* Further upside seen as limited after recent gains
* Trading volume expected to be light in holiday week
* Civeo shares plummet a day after results
* Indexes down: Dow 0.2 pct, S&P 0.3 pct, Nasdaq 0.3 pct (Updates to market open)
By Ryan Vlastelica
NEW YORK, Dec 30 (Reuters) - U.S. stocks edged lower on Tuesday, with major indexes pulling back from record levels as the recent trend of modest moves and low volume continued in the next-to-last trading day of the year.
Equities have been trending to the upside recently, buoyed by strong economic data and the U.S. Federal Reserve's commitment to be "patient" about raising interest rates. After the S&P 500 gained nearly 6 percent over the prior eight sessions, it notched its 53rd record close of the year on Monday, while the Dow just missed extending its streak of positive sessions to eight.
The speed and scale of the rally could push traders to take profits, and volatility could be amplified with many market participants out for the holiday, which depresses volume. The stock market will be closed on Thursday for the New Year's holiday.
"I still like equities, but we're at a point where valuations are no longer really cheap. I don't see much that looks inexpensive, but with the volume so low, it's hard to know how much we should read into specific moves," said James Liu, global market strategist for JPMorgan Funds in Chicago.
A reading of consumer confidence rose to 92.6 in December from a revised 91 in November. Analysts were expecting a reading of 93.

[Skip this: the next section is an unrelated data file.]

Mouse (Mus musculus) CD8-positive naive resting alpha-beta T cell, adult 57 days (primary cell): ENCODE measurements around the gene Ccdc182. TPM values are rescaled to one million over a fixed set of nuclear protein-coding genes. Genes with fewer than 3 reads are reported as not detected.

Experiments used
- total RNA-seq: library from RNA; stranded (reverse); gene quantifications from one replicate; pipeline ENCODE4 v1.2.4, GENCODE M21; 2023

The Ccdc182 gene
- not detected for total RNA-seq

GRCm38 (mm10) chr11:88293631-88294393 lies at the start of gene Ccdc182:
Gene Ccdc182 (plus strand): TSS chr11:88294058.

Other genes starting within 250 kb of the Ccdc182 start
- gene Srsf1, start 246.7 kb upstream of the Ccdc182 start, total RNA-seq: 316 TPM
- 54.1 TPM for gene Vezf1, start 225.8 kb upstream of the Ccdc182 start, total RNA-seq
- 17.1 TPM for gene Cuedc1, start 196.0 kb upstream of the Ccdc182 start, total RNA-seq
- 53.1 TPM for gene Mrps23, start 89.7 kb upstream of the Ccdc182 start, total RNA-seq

U.S. single-family home price appreciation slowed less than forecast in October, as there were hints of some re-acceleration in some cities by year-end, according to the S&P/Case Shiller composite index of 20 metropolitan areas.
NeuroDerm Ltd was one of the most actively-traded Nasdaq stocks, surging 50 percent to $9.27 after it said data from a mid-stage study suggested that a higher dose of its Parkinson's drug could provide an alternative to treatments that require surgery.
Crude oil rose 0.7 percent, recovering slightly from losses of about 2 percent in each of the three previous sessions. While the recent decline has been viewed as positive for consumers given lower gas prices, it has sharply pressured the energy sector, the worst-performing S&P industry group of the year.
Civeo Corp, which provides temporary housing for oilfield workers and miners, said late Monday it slashed its workforce and forecast revenue could fall by one-third as slumping crude prices force oil producers to cut costs. Shares plunged 43 percent to $4.69 on volume of about 9.9 million shares, many times its 50-day average of fewer than 2 million.
At 10:02 a.m. (1502 GMT) the Dow Jones industrial average fell 39.17 points, or 0.22 percent, to 17,999.06, the S&P 500 lost 5.66 points, or 0.27 percent, to 2,084.91 and the Nasdaq Composite dropped 15.56 points, or 0.32 percent, to 4,791.35.
Declining issues outnumbered advancing ones on the NYSE by 1,565 to 1,168, for a 1.34-to-1 ratio; on the Nasdaq, 1,118 issues fell and 1,077 advanced for a 1.04-to-1 ratio favoring decliners.
The S&P 500 was posting 13 new 52-week highs and 5 new lows; the Nasdaq Composite was recording 39 new highs and 9 new lows. (Editing by Nick Zieminski)